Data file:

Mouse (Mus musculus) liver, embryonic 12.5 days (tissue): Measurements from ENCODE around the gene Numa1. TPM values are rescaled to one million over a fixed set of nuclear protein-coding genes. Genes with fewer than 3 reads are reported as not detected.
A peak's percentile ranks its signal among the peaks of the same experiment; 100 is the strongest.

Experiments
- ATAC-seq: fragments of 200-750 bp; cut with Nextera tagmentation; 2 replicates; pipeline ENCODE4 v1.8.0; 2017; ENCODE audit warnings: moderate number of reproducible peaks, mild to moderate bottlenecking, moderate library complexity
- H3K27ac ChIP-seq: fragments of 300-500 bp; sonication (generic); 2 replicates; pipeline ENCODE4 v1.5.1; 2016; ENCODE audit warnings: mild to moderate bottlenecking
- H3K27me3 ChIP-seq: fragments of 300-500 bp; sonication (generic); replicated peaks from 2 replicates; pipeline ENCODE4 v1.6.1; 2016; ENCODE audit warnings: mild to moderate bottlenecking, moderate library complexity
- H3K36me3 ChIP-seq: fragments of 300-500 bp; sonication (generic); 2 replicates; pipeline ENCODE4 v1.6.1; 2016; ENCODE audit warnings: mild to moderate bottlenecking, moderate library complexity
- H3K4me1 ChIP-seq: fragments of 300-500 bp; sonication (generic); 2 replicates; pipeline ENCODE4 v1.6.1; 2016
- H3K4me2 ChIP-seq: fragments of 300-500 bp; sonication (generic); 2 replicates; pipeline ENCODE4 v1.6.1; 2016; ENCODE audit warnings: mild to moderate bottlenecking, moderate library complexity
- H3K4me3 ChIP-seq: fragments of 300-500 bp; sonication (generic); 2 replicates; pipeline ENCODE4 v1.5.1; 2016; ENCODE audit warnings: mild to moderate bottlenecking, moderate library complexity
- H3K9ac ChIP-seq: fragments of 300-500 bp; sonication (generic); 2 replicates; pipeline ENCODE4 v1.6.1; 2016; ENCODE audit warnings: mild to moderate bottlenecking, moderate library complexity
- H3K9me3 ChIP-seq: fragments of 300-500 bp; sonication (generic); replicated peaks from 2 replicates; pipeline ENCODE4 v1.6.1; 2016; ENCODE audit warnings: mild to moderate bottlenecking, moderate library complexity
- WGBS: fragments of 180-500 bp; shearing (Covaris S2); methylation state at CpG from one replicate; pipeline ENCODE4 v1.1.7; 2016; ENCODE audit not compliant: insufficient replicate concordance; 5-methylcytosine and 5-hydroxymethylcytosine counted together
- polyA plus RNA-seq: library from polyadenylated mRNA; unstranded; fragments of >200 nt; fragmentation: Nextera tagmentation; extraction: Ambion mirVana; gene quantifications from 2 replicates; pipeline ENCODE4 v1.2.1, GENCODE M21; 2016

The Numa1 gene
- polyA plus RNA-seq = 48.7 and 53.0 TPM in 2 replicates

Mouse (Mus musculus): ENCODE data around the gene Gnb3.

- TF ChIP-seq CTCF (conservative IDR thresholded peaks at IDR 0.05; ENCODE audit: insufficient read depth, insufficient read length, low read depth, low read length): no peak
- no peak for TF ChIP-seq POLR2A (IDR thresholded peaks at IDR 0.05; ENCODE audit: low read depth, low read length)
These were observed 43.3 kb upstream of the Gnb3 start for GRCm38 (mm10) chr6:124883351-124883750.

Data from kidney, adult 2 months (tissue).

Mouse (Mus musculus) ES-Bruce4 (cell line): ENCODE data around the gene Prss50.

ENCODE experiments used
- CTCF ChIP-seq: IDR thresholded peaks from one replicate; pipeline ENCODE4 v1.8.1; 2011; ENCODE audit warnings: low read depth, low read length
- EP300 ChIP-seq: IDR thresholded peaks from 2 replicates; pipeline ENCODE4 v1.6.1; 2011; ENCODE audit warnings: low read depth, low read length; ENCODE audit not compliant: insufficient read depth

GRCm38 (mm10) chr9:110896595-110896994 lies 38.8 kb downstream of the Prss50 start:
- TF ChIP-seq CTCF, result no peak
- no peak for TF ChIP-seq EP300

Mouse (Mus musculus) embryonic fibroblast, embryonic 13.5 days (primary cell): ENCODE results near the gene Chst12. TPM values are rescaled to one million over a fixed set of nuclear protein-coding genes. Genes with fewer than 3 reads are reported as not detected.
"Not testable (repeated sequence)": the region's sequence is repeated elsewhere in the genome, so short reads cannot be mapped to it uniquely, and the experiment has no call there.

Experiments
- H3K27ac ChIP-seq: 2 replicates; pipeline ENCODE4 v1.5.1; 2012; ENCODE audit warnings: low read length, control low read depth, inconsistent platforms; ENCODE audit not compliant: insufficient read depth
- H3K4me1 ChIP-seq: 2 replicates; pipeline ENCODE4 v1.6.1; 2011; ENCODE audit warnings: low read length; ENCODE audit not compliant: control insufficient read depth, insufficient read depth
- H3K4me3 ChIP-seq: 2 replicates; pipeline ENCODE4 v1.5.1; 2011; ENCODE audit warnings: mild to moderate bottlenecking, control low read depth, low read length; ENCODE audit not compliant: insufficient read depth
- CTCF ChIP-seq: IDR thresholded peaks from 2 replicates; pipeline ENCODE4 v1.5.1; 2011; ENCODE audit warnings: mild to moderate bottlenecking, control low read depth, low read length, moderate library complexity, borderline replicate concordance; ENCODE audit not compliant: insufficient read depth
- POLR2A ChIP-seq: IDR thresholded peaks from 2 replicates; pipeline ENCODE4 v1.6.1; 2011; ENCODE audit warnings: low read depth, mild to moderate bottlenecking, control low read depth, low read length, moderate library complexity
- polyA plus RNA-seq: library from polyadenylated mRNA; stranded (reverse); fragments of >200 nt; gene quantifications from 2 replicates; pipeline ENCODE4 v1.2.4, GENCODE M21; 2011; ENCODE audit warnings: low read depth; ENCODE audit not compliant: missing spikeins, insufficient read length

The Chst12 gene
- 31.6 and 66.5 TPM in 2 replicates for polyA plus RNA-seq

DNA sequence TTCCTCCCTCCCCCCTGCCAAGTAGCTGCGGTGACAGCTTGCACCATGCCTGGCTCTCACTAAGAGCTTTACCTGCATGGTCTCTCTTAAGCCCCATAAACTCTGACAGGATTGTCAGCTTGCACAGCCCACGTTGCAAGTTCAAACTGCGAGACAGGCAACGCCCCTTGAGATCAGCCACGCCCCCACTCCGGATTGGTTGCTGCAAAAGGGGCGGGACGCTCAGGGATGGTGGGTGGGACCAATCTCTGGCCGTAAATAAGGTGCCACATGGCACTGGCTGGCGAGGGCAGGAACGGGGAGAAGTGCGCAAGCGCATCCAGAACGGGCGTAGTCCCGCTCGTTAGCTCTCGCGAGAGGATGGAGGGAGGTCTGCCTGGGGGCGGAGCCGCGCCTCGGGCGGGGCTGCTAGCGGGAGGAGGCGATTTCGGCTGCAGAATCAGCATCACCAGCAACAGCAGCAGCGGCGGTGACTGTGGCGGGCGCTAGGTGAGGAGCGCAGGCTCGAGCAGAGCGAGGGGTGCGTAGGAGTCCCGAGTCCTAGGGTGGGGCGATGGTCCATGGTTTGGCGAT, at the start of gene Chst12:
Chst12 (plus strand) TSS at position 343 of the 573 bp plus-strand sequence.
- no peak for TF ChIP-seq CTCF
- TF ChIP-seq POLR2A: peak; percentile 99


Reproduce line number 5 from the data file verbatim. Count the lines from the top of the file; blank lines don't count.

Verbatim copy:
- H3K27ac ChIP-seq: fragments of 300-500 bp; sonication (generic); 2 replicates; pipeline ENCODE4 v1.5.1; 2016; ENCODE audit warnings: mild to moderate bottlenecking